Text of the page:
Yes, Gomez, Morticia, Uncle Fester and the rest of the gang are touring the country and as star Douglas Sills told me, the show is a “good 50 percent different” from what is currently on Broadway.
Sills, who plays Gomez, said that the producers recognized the Broadway version needed some changes, so they added new songs and there’s new plot elements that as he says, “give Gomez and Morticia a much stronger storyline.” I’ve heard that this version is far superior and that Sills is fantastic as Gomez – I can’t wait to see it personally!
Nominated for a Tony for his performance as The Scarlet Pimpernel, Sills has since then has performed the role in the touring production of that show, performed in regional theater and guest starred on TV shows like CSI and The Closer.
I talked to Douglas as he was getting ready for a performance in Detroit and he couldn’t have been nicer. We talked about The Addams Family (2.0), life on the road and what it’s like to be nominated for a Tony.
For more information about The Addams Family Tour and to get dates and tickets for your city, click here
A big star in the UK, Ricky Whittle decided it was time to take a huge gamble with his career.
He had been working steadily back home where he started as a model than transitioned to acting. He nabbed a starring role on the hit soap, Hollyoaks, and was there from 2006-2011. But, as he told me, he soon realized that there was “a plateau.”
“I could have happily have stayed where I was in the U.K. I was doing very well. I was working constantly,” he said. “There’s only so far you can go in the U.K.” So, he packed up and moved to Bever-ly. Or, Santa Monica, to be exact.
When he got stateside, he didn’t know anyone. He had a few meetings and by chance, met a manager and that’s when things started rolling. He was quickly cast in the feature Austenland opposite Keri Russell, Jennifer Coolidge and Jane Seymour and soon after, was asked to join the cast of the VH1 series Single Ladies which will premiere this summer.
I talked to Ricky about what it’s like to come to LA after his years of success back home, the differences in shooting a show in the UK and the States and
For the full interview, click the audio link above or download it from iTunes
After their successful run of Lombardi, a play about the NFL’s most legendary coach, producers Fran Kirmser and Tony Ponturo decided to tackle two icons from another sport in their next play: basketball icons Larry Bird and Magic Johnson, who engaged in one of sport’s most talked-about rivalries during their playing careers.
The relationship between the two men, both on-the-court and off-the-court, is the basis of the play Magic/Bird, starring Kevin Daniels as Johnson and Tug Coker as Bird. Coker spoke to the Associate Press about what he brings to the role beyond his size.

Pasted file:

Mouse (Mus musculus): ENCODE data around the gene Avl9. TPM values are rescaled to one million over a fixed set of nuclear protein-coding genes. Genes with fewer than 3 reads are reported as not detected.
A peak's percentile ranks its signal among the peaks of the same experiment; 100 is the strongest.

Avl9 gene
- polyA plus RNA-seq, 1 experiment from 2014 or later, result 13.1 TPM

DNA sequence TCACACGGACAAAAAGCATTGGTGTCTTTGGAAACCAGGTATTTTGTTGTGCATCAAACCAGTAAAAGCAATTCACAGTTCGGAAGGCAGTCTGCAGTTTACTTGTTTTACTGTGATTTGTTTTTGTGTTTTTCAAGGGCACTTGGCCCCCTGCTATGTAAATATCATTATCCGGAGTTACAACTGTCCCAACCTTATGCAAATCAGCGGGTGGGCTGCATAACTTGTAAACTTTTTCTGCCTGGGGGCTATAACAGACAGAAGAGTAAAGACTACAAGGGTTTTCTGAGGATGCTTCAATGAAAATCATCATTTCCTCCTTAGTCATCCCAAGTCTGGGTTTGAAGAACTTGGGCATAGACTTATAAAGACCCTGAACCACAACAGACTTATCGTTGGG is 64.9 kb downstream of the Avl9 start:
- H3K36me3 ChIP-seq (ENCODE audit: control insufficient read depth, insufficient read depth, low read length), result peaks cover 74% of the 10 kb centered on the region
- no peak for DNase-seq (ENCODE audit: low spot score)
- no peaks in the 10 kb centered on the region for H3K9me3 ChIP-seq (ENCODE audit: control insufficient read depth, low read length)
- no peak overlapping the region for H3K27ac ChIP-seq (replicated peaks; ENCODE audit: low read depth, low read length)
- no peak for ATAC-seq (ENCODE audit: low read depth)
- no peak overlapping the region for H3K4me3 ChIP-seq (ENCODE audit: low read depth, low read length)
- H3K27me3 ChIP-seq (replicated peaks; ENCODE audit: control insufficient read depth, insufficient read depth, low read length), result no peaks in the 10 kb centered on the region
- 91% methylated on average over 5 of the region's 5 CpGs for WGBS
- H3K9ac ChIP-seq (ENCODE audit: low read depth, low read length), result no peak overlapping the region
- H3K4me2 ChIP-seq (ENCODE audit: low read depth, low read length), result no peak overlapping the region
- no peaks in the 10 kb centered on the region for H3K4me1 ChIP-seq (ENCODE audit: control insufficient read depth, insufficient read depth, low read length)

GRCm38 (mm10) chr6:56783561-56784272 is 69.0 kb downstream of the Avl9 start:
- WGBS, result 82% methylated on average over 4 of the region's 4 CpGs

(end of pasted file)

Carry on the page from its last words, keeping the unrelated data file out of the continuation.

For Coker, who grew up a Boston Celtics fan, playing Bird on stage is pretty close to his dream come true. He says, “I never thought people would pay to come and see me play basketball.” Read more
Zac Efron will next be seen in Lee Daniel‘s thriller The Paperboy, alongside Nicole Kidman, John Cusack, Matthew McConaughey and Scott Glenn. He also recently worked alongside Dennis Quaid in Ramin Bahrani‘s latest film and appears in the comedy Liberal Arts, Josh Radnor‘s directorial debut, which premiered to rave reviews at the Sundance Film Festival.
Previously, Efron starred in Garry Marshall‘s ensemble romantic comedy New Year’s Eve and lent his voice to the animated feature Dr. Seuss’ The Lorax. He also starred in the title roles of the fantasy romance Charlie St. Cloud and the comedy 17 Again, both from director Burr Steers, and as the lovable Link Larkin in 2007′s smash hit musical Hairspray, directed by Adam Shankman. As part of the all-star cast he shared a Critics Choice Award for Best Acting Ensemble, the 2007 Hollywood Film Festival Award for Ensemble of the Year, and was honored with a Screen Actors Guild Award® nomination for Outstanding Motion Picture Cast. In addition, he won an MTV Movie Award for Breakthrough Performance.
Efron also starred in Richard Linklater‘s Me and Orson Welles, an adaptation of the novel by Robert Kaplow, which premiered to rave reviews at the 2008 Toronto Film Festival. More recently, he starred in Kenny Ortega‘s High School Musical 3: Senior Year, which set a box office record for the highest grossing opening weekend for a musical. Read more
As anyone working in television can tell you, for every ultra-successful television series like Seinfeld, Friends, CSI, or NYPD Blue there are dozens of shows that don’t make it past their first seasons — and dozens more that never make it past their first pilot episode.
And while that is the breaks of show business, pilot season — the period between January and March in which scripts for new television series are considered and, in a handful of lucky cases, put into production — is often an intense period of gambling for television actors, who might work on several potential pilots over pilot season and end up with nothing come May, when studio executives decide on which pilots will go forward with a full-season order for a fall debut.
An insightful article from New York Magazine written by producer Gavin Polone details how stressful the pilot season is for everyone involved, and how networks might go about revamping it to bring higher-quality shows to their channels. Read more